"Wedding Car," oil on canvas, 45x30", April 2014.The bright colors, deep shadows, peacefulness, and nostalgic atmosphere of this piece make it stand out. Part of my "Looking Back" series of paintings "Wedding Car" is based on a family photo. The original image is labelled "Wedding Saturday." It is the car my grandmother took to her wedding in 1947. As with many things I like to do, I go through phases of obsession followed by long spells of apathy. I was a runner in high school, but stopped in college, picked it up again years later, and I've been training on and off for various races and relays ever since. So it is with art, but my desire to keep creating great things never goes away. I just get stuck and can't make anything work or move forward when the work is going nowhere. Thus I have years when I produce many paintings with which I am highly satisfied. This was the case in 2004 when I made several watercolor and gouache works that eventually formed my Feline Fatale series. I went on with this body of work and made other paintings for the next few years, but then 2012 came along, and I produced almost no finished pieces.
"Deer," oil on canvas, 34x42", May 2013.This piece is based on an old family photograph. I've found it's a real conversation starter. I hoped to romanticize the 1950s, when the family man ventured fourth to bag a ten-point buck. The deer was shot by my grandfather - clearly a proud moment for the family, as demonstrated by my mother showing off the prize. Now in 2013 and into this year I am finding the magic of the series once again. I thought about the kinds of things I really wanted to paint and the techniques I wanted to work on. Oil painting has never been my forte, but now I'm working to change that. I love history and I have lots of old family photos at my disposal. Why not try to figure out what the lives of my parents and grandparents were like through those?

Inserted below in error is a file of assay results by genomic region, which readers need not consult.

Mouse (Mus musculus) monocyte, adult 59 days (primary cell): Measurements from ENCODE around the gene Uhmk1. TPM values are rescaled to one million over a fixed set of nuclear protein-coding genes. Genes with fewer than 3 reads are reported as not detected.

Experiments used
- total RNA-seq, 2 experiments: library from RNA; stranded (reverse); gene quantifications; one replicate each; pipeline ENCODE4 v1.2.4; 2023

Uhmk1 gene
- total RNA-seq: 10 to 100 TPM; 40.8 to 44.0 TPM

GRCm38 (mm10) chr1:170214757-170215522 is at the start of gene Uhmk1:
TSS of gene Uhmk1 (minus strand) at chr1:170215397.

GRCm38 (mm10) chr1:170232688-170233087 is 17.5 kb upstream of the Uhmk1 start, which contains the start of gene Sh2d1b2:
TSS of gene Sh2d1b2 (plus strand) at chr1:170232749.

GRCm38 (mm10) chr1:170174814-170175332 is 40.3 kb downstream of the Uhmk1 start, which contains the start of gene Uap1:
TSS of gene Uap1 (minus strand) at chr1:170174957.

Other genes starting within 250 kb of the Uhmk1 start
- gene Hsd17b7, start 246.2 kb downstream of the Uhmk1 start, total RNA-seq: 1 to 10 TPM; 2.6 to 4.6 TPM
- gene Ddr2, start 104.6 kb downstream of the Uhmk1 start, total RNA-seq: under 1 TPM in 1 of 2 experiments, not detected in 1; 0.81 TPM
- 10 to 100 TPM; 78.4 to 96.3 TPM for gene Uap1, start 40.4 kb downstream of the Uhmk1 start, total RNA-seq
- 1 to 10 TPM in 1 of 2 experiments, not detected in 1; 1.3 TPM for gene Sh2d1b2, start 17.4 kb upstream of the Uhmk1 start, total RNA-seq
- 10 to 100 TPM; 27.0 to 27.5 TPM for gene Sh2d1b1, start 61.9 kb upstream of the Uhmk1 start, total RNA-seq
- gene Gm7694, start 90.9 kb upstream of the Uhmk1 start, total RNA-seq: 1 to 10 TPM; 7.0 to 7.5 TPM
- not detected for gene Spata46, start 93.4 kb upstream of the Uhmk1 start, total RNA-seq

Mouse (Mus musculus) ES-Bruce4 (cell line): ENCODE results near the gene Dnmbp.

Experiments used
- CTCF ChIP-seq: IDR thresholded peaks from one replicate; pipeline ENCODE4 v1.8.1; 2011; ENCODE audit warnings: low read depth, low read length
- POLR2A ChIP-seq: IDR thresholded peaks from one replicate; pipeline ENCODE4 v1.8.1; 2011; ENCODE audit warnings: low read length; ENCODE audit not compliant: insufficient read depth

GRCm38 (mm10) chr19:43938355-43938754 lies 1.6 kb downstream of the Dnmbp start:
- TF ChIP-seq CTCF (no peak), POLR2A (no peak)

"Horse," oil on canvas, 40x54", July 2013.This painting is based on a collection of old family slides. My mother grew up in Vermont in the 1950s and 1960s. She had a horse named 'Donut,' featured here.
So I've been building these little stories of nostalgia around New England scenes, back when my grandparents owned a motel in Vermont, and calling it the "Looking Back" series. I am trying to show a hazy summer day when the grass is almost neon in the sunlight. There is something about a shiny (now classic) car on a gravel drive that just has so much potential. It could mean an arrival, an escape, a too-long journey, or the promise of an open road. It is just like a blank canvas with the potential to soar and express just that exact summer's day, or to blow a tire and end up in the ditch. But since inspiration has struck, there's nothing to do but floor it and speed toward the sunset.